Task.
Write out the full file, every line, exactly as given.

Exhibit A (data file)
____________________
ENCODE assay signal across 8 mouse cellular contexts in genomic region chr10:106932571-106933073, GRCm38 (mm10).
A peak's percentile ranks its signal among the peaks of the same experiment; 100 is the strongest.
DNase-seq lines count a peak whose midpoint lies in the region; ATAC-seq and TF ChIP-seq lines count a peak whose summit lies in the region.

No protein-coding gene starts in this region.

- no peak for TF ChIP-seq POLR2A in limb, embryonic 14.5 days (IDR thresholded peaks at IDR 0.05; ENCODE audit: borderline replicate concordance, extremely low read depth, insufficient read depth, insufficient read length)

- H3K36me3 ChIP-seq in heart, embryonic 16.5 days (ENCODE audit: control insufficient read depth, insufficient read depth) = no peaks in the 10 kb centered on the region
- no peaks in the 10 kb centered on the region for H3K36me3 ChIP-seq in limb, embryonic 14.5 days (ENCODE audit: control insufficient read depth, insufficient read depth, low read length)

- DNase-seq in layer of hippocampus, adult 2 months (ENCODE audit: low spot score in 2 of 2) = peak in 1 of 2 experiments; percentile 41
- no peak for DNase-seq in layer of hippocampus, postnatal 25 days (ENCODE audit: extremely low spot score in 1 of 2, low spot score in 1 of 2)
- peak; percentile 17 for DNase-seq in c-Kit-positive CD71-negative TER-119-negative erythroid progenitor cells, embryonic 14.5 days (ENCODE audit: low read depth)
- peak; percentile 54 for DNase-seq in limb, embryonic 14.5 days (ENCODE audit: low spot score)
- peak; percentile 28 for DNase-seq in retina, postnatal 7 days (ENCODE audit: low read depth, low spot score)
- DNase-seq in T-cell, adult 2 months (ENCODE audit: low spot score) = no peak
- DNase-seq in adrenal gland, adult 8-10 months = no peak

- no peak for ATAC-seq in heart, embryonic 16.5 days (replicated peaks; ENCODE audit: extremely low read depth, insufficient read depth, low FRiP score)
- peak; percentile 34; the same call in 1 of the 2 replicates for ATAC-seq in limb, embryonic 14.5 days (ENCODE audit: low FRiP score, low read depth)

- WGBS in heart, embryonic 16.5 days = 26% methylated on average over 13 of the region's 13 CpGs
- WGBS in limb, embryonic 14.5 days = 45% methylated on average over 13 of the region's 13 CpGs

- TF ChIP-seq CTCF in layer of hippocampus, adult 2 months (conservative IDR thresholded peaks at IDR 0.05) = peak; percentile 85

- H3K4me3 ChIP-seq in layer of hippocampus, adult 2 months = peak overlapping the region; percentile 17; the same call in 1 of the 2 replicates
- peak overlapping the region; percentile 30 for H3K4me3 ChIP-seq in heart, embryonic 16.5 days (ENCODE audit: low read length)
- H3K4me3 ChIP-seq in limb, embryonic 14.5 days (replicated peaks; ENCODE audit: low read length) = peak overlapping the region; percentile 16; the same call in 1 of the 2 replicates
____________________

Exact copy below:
ENCODE assay signal across 8 mouse cellular contexts in genomic region chr10:106932571-106933073, GRCm38 (mm10).
A peak's percentile ranks its signal among the peaks of the same experiment; 100 is the strongest.
DNase-seq lines count a peak whose midpoint lies in the region; ATAC-seq and TF ChIP-seq lines count a peak whose summit lies in the region.

No protein-coding gene starts in this region.

- no peak for TF ChIP-seq POLR2A in limb, embryonic 14.5 days (IDR thresholded peaks at IDR 0.05; ENCODE audit: borderline replicate concordance, extremely low read depth, insufficient read depth, insufficient read length)

- H3K36me3 ChIP-seq in heart, embryonic 16.5 days (ENCODE audit: control insufficient read depth, insufficient read depth) = no peaks in the 10 kb centered on the region
- no peaks in the 10 kb centered on the region for H3K36me3 ChIP-seq in limb, embryonic 14.5 days (ENCODE audit: control insufficient read depth, insufficient read depth, low read length)

- DNase-seq in layer of hippocampus, adult 2 months (ENCODE audit: low spot score in 2 of 2) = peak in 1 of 2 experiments; percentile 41
- no peak for DNase-seq in layer of hippocampus, postnatal 25 days (ENCODE audit: extremely low spot score in 1 of 2, low spot score in 1 of 2)
- peak; percentile 17 for DNase-seq in c-Kit-positive CD71-negative TER-119-negative erythroid progenitor cells, embryonic 14.5 days (ENCODE audit: low read depth)
- peak; percentile 54 for DNase-seq in limb, embryonic 14.5 days (ENCODE audit: low spot score)
- peak; percentile 28 for DNase-seq in retina, postnatal 7 days (ENCODE audit: low read depth, low spot score)
- DNase-seq in T-cell, adult 2 months (ENCODE audit: low spot score) = no peak
- DNase-seq in adrenal gland, adult 8-10 months = no peak

- no peak for ATAC-seq in heart, embryonic 16.5 days (replicated peaks; ENCODE audit: extremely low read depth, insufficient read depth, low FRiP score)
- peak; percentile 34; the same call in 1 of the 2 replicates for ATAC-seq in limb, embryonic 14.5 days (ENCODE audit: low FRiP score, low read depth)

- WGBS in heart, embryonic 16.5 days = 26% methylated on average over 13 of the region's 13 CpGs
- WGBS in limb, embryonic 14.5 days = 45% methylated on average over 13 of the region's 13 CpGs

- TF ChIP-seq CTCF in layer of hippocampus, adult 2 months (conservative IDR thresholded peaks at IDR 0.05) = peak; percentile 85

- H3K4me3 ChIP-seq in layer of hippocampus, adult 2 months = peak overlapping the region; percentile 17; the same call in 1 of the 2 replicates
- peak overlapping the region; percentile 30 for H3K4me3 ChIP-seq in heart, embryonic 16.5 days (ENCODE audit: low read length)
- H3K4me3 ChIP-seq in limb, embryonic 14.5 days (replicated peaks; ENCODE audit: low read length) = peak overlapping the region; percentile 16; the same call in 1 of the 2 replicates